Using phenocams to monitor our changing earth: Toward a global phenocam network

Tim B. Brown, Kevin R. Hultine, Heidi Steltzer, Ellen G. Denny, Michael W. Denslow, Joel Granados, Sandra Henderson, David Joseph Moore, Shin Nagai, Michael Sanclements, Arturo Sánchez-Azofeifa, Oliver Sonnentag, David Tazik, Andrew D. Richardson

Research output: Contribution to journalArticle

73 Citations (Scopus)

Abstract

Rapid changes to the biosphere are altering ecological processes worldwide. Developing informed policies for mitigating the impacts of environmental change requires an exponential increase in the quantity, diversity, and resolution of field-collected data, which, in turn, necessitates greater reliance on innovative technologies to monitor ecological processes across local to global scales. Automated digital time-lapse cameras - "phenocams" - can monitor vegetation status and environmental changes over long periods of time. Phenocams are ideal for documenting changes in phenology, snow cover, fire frequency, and other disturbance events. However, effective monitoring of global environmental change with phenocams requires adoption of data standards. New continental-scale ecological research networks, such as the US National Ecological Observatory Network (NEON) and the European Union's Integrated Carbon Observation System (ICOS), can serve as templates for developing rigorous data standards and extending the utility of phenocam data through standardized ground-truthing. Open-source tools for analysis, visualization, and collaboration will make phenocam data more widely usable.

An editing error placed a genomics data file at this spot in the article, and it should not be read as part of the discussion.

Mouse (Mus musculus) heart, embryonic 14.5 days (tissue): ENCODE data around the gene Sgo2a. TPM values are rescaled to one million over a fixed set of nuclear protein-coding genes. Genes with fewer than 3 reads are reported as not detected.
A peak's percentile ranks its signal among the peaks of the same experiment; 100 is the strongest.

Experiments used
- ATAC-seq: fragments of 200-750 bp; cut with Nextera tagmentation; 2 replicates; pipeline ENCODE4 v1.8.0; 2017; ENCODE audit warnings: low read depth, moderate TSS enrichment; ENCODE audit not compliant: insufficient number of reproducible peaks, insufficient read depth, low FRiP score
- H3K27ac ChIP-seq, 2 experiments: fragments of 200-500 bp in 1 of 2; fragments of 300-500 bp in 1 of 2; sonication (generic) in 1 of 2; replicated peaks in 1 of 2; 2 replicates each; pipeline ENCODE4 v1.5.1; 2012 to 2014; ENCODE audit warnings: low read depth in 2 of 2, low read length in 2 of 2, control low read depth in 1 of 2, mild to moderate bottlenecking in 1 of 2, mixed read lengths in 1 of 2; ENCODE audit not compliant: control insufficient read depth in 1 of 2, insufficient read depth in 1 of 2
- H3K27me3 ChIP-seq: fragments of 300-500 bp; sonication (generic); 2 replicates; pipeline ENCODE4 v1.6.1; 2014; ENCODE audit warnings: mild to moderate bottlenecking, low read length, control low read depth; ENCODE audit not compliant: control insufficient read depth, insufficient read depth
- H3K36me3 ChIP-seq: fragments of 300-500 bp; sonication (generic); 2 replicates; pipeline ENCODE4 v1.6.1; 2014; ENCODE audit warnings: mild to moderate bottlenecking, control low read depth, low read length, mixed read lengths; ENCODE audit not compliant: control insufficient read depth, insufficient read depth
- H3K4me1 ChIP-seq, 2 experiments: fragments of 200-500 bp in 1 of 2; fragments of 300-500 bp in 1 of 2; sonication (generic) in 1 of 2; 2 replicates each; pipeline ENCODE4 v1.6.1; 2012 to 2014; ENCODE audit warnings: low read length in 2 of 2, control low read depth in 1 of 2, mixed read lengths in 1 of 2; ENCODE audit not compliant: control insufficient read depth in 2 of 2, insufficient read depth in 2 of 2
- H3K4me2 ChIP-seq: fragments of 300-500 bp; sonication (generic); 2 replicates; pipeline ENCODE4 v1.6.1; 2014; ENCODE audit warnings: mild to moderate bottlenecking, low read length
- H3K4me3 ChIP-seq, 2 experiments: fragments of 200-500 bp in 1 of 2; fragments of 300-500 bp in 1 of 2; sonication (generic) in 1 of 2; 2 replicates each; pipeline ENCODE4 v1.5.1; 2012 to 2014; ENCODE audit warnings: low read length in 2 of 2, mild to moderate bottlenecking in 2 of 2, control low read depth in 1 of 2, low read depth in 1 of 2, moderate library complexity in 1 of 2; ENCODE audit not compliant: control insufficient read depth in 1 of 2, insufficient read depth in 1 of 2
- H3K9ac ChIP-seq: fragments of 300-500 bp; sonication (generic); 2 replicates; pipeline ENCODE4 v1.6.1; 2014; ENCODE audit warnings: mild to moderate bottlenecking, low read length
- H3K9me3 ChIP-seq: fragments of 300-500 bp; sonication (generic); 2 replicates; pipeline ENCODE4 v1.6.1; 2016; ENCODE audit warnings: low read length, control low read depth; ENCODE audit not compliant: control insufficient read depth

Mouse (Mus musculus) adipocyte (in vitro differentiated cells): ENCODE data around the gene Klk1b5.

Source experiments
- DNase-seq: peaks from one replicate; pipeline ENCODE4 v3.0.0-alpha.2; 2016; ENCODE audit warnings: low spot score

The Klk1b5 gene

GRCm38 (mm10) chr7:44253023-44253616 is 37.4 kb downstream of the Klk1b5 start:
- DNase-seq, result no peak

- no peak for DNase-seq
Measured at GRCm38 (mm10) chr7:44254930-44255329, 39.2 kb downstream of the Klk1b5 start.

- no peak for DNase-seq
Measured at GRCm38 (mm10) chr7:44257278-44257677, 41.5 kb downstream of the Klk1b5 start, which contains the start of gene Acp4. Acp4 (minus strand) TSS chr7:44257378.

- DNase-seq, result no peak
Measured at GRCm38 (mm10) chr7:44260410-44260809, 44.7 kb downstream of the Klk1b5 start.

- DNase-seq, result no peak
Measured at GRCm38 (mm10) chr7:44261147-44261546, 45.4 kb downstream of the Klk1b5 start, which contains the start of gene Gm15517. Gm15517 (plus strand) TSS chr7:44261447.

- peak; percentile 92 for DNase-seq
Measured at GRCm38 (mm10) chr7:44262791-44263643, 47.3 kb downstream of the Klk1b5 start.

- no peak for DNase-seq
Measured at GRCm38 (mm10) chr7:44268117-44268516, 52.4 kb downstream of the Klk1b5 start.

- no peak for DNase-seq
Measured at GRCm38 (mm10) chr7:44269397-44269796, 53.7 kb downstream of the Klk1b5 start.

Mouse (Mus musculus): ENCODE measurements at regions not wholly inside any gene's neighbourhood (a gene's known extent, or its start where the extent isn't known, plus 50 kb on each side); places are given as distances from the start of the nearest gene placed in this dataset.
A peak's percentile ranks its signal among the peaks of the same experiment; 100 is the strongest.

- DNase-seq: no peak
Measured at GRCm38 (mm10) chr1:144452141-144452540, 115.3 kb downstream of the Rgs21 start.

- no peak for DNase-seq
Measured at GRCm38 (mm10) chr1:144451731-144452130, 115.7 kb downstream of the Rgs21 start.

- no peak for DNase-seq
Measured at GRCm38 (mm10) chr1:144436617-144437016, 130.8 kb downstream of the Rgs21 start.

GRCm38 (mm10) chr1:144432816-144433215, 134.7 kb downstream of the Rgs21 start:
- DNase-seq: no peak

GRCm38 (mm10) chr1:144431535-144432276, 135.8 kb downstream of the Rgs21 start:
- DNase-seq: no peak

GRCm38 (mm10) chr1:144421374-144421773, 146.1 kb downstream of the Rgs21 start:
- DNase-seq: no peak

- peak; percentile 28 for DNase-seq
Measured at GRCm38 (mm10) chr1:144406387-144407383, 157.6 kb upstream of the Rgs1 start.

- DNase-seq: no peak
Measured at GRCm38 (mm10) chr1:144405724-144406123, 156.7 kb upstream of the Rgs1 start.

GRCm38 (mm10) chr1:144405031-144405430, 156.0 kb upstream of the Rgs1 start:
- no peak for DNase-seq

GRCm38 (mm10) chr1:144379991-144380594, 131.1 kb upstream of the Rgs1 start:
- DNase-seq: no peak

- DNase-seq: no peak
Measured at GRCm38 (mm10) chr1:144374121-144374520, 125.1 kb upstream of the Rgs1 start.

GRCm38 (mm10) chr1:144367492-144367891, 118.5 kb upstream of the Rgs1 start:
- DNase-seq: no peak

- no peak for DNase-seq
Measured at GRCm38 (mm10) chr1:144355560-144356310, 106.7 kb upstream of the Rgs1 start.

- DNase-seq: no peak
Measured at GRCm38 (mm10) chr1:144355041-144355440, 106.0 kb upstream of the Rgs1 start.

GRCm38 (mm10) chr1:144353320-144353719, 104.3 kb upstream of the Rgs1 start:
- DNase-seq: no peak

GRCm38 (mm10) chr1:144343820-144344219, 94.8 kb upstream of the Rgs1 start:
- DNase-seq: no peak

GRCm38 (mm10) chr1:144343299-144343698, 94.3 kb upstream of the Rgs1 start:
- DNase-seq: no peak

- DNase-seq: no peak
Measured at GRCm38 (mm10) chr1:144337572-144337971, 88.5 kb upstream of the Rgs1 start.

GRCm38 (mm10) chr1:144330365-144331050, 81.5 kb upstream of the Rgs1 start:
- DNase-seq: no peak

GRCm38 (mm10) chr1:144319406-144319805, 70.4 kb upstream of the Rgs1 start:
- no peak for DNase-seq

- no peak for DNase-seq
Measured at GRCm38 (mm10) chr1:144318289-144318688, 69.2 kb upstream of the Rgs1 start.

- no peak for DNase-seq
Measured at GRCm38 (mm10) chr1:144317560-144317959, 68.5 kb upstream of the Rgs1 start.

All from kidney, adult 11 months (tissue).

Original languageEnglish (US)
Pages (from-to)84-93
Number of pages10
JournalFrontiers in Ecology and the Environment
Volume14
Issue number2
DOIs
StatePublished - Mar 1 2016

Fingerprint

monitoring
environmental change
snowpack
global change
cameras
European Union
phenology
environmental impact
vegetation
snow cover
carbon
biosphere
visualization
observatory
disturbance
analysis
policy

ASJC Scopus subject areas

  • Ecology, Evolution, Behavior and Systematics
  • Ecology

Cite this

Brown, T. B., Hultine, K. R., Steltzer, H., Denny, E. G., Denslow, M. W., Granados, J., ... Richardson, A. D. (2016). Using phenocams to monitor our changing earth: Toward a global phenocam network. Frontiers in Ecology and the Environment, 14(2), 84-93. https://doi.org/10.1002/fee.1222

Using phenocams to monitor our changing earth : Toward a global phenocam network. / Brown, Tim B.; Hultine, Kevin R.; Steltzer, Heidi; Denny, Ellen G.; Denslow, Michael W.; Granados, Joel; Henderson, Sandra; Moore, David Joseph; Nagai, Shin; Sanclements, Michael; Sánchez-Azofeifa, Arturo; Sonnentag, Oliver; Tazik, David; Richardson, Andrew D.

In: Frontiers in Ecology and the Environment, Vol. 14, No. 2, 01.03.2016, p. 84-93.

Research output: Contribution to journalArticle

Brown, TB, Hultine, KR, Steltzer, H, Denny, EG, Denslow, MW, Granados, J, Henderson, S, Moore, DJ, Nagai, S, Sanclements, M, Sánchez-Azofeifa, A, Sonnentag, O, Tazik, D & Richardson, AD 2016, 'Using phenocams to monitor our changing earth: Toward a global phenocam network', Frontiers in Ecology and the Environment, vol. 14, no. 2, pp. 84-93. https://doi.org/10.1002/fee.1222
Brown TB, Hultine KR, Steltzer H, Denny EG, Denslow MW, Granados J et al. Using phenocams to monitor our changing earth: Toward a global phenocam network. Frontiers in Ecology and the Environment. 2016 Mar 1;14(2):84-93. https://doi.org/10.1002/fee.1222
Brown, Tim B. ; Hultine, Kevin R. ; Steltzer, Heidi ; Denny, Ellen G. ; Denslow, Michael W. ; Granados, Joel ; Henderson, Sandra ; Moore, David Joseph ; Nagai, Shin ; Sanclements, Michael ; Sánchez-Azofeifa, Arturo ; Sonnentag, Oliver ; Tazik, David ; Richardson, Andrew D. / Using phenocams to monitor our changing earth : Toward a global phenocam network. In: Frontiers in Ecology and the Environment. 2016 ; Vol. 14, No. 2. pp. 84-93.
@article{99f42de75d5e4b78917bb65a75fc4760,
title = "Using phenocams to monitor our changing earth: Toward a global phenocam network",